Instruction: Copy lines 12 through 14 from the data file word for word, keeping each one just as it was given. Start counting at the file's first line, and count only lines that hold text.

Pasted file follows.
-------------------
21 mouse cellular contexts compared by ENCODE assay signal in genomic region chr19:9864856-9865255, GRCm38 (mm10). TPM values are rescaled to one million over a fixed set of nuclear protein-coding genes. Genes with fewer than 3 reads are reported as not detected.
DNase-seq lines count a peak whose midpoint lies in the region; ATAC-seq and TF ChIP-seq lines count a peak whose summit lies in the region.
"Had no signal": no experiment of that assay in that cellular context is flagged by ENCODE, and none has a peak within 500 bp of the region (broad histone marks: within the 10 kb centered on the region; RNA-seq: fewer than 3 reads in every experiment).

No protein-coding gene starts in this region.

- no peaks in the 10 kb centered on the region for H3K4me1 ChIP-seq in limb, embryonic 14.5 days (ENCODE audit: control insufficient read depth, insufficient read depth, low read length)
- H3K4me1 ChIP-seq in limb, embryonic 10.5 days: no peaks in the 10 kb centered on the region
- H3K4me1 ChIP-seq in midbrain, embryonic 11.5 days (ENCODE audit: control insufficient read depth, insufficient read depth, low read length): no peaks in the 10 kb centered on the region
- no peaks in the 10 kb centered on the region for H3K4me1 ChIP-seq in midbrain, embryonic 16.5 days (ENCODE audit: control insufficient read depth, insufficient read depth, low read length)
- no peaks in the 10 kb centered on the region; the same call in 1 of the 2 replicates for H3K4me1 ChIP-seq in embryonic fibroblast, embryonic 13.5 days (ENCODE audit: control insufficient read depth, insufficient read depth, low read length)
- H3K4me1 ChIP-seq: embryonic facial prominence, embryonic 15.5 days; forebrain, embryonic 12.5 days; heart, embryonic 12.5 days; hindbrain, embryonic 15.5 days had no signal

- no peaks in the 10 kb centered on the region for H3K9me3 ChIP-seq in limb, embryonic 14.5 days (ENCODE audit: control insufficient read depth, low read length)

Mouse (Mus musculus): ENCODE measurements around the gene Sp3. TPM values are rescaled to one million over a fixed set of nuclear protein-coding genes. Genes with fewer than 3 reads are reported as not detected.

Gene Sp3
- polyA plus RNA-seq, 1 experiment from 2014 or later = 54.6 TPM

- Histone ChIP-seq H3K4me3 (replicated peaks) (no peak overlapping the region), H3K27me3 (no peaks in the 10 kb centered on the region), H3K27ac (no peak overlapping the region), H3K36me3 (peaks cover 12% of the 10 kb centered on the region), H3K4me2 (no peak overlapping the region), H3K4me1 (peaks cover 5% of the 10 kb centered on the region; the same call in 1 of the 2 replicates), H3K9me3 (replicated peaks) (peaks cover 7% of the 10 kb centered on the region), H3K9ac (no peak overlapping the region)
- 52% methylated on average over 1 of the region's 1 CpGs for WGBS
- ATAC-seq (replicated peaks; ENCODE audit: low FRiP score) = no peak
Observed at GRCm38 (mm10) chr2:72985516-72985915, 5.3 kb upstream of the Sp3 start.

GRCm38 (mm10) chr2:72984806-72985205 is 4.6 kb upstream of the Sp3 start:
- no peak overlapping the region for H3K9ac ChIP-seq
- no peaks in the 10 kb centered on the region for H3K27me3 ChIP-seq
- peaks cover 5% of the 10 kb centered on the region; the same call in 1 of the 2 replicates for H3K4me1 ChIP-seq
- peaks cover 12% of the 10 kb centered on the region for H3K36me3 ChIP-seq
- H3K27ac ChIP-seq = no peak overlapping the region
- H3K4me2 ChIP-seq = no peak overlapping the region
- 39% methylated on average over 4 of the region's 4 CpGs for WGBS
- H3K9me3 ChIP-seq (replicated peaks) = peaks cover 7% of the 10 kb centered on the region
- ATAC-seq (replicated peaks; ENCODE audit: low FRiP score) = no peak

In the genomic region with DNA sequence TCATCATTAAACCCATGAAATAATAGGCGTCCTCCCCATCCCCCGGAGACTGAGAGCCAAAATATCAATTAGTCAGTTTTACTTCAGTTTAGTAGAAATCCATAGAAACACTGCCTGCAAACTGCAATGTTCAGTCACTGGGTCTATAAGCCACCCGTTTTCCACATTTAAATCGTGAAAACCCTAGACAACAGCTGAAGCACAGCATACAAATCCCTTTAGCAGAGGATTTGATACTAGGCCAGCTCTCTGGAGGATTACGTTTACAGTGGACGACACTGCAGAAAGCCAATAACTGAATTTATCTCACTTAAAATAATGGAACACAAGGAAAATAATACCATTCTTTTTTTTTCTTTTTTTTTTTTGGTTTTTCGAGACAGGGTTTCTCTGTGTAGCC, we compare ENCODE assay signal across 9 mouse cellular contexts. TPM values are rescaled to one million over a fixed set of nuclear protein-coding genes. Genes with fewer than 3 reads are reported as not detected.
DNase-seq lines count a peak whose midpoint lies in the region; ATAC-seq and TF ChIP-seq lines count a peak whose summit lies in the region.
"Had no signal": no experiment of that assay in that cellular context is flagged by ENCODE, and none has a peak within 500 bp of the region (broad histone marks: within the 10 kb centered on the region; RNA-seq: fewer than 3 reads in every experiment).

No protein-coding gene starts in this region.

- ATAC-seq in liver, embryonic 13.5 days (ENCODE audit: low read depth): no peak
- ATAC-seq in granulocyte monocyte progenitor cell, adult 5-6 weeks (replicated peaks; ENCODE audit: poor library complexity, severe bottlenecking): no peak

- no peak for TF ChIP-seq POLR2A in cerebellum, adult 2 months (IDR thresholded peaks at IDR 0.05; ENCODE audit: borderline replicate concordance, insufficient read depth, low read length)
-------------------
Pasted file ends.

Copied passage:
Mouse (Mus musculus): ENCODE measurements around the gene Sp3. TPM values are rescaled to one million over a fixed set of nuclear protein-coding genes. Genes with fewer than 3 reads are reported as not detected.

Gene Sp3
- polyA plus RNA-seq, 1 experiment from 2014 or later = 54.6 TPM